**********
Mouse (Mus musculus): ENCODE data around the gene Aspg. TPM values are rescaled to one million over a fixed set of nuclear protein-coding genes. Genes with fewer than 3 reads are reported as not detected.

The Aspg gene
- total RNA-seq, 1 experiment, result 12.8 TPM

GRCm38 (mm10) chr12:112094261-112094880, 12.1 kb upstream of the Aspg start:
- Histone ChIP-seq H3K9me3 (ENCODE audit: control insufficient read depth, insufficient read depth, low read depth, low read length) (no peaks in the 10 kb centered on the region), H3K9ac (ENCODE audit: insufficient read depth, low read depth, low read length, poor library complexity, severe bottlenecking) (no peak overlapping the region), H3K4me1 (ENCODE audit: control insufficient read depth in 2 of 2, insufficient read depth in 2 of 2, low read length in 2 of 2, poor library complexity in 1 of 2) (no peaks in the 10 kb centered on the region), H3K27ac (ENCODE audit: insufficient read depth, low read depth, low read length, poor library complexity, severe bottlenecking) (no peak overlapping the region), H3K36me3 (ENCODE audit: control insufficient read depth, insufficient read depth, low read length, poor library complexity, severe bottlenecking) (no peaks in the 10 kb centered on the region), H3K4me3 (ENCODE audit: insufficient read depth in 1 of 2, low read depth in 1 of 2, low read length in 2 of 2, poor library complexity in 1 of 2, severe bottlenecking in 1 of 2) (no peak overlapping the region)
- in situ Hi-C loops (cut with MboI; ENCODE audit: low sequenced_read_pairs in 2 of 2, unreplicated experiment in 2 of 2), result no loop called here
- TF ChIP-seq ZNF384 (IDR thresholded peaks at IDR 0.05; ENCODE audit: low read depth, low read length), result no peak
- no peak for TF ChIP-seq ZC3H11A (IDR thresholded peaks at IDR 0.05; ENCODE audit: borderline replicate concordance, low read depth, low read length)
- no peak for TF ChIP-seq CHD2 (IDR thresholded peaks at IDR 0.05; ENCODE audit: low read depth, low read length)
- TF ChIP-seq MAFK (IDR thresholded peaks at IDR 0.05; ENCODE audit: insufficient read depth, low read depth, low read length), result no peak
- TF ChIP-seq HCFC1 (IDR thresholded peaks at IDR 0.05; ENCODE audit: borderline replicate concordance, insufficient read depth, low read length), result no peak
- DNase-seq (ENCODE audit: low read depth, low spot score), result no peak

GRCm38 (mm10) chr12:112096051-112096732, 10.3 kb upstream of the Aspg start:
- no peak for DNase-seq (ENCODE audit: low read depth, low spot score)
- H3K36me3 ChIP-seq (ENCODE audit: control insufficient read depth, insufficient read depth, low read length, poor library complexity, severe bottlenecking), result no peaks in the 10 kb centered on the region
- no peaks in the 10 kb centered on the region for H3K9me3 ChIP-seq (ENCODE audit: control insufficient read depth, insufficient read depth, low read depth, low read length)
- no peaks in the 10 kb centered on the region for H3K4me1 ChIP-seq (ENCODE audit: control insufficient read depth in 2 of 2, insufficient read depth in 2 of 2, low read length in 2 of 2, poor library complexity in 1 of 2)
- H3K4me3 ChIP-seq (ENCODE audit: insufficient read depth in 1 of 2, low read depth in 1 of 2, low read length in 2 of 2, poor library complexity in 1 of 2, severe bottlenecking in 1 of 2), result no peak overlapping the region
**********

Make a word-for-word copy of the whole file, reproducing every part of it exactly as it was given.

Mouse (Mus musculus): ENCODE data around the gene Aspg. TPM values are rescaled to one million over a fixed set of nuclear protein-coding genes. Genes with fewer than 3 reads are reported as not detected.

The Aspg gene
- total RNA-seq, 1 experiment, result 12.8 TPM

GRCm38 (mm10) chr12:112094261-112094880, 12.1 kb upstream of the Aspg start:
- Histone ChIP-seq H3K9me3 (ENCODE audit: control insufficient read depth, insufficient read depth, low read depth, low read length) (no peaks in the 10 kb centered on the region), H3K9ac (ENCODE audit: insufficient read depth, low read depth, low read length, poor library complexity, severe bottlenecking) (no peak overlapping the region), H3K4me1 (ENCODE audit: control insufficient read depth in 2 of 2, insufficient read depth in 2 of 2, low read length in 2 of 2, poor library complexity in 1 of 2) (no peaks in the 10 kb centered on the region), H3K27ac (ENCODE audit: insufficient read depth, low read depth, low read length, poor library complexity, severe bottlenecking) (no peak overlapping the region), H3K36me3 (ENCODE audit: control insufficient read depth, insufficient read depth, low read length, poor library complexity, severe bottlenecking) (no peaks in the 10 kb centered on the region), H3K4me3 (ENCODE audit: insufficient read depth in 1 of 2, low read depth in 1 of 2, low read length in 2 of 2, poor library complexity in 1 of 2, severe bottlenecking in 1 of 2) (no peak overlapping the region)
- in situ Hi-C loops (cut with MboI; ENCODE audit: low sequenced_read_pairs in 2 of 2, unreplicated experiment in 2 of 2), result no loop called here
- TF ChIP-seq ZNF384 (IDR thresholded peaks at IDR 0.05; ENCODE audit: low read depth, low read length), result no peak
- no peak for TF ChIP-seq ZC3H11A (IDR thresholded peaks at IDR 0.05; ENCODE audit: borderline replicate concordance, low read depth, low read length)
- no peak for TF ChIP-seq CHD2 (IDR thresholded peaks at IDR 0.05; ENCODE audit: low read depth, low read length)
- TF ChIP-seq MAFK (IDR thresholded peaks at IDR 0.05; ENCODE audit: insufficient read depth, low read depth, low read length), result no peak
- TF ChIP-seq HCFC1 (IDR thresholded peaks at IDR 0.05; ENCODE audit: borderline replicate concordance, insufficient read depth, low read length), result no peak
- DNase-seq (ENCODE audit: low read depth, low spot score), result no peak

GRCm38 (mm10) chr12:112096051-112096732, 10.3 kb upstream of the Aspg start:
- no peak for DNase-seq (ENCODE audit: low read depth, low spot score)
- H3K36me3 ChIP-seq (ENCODE audit: control insufficient read depth, insufficient read depth, low read length, poor library complexity, severe bottlenecking), result no peaks in the 10 kb centered on the region
- no peaks in the 10 kb centered on the region for H3K9me3 ChIP-seq (ENCODE audit: control insufficient read depth, insufficient read depth, low read depth, low read length)
- no peaks in the 10 kb centered on the region for H3K4me1 ChIP-seq (ENCODE audit: control insufficient read depth in 2 of 2, insufficient read depth in 2 of 2, low read length in 2 of 2, poor library complexity in 1 of 2)
- H3K4me3 ChIP-seq (ENCODE audit: insufficient read depth in 1 of 2, low read depth in 1 of 2, low read length in 2 of 2, poor library complexity in 1 of 2, severe bottlenecking in 1 of 2), result no peak overlapping the region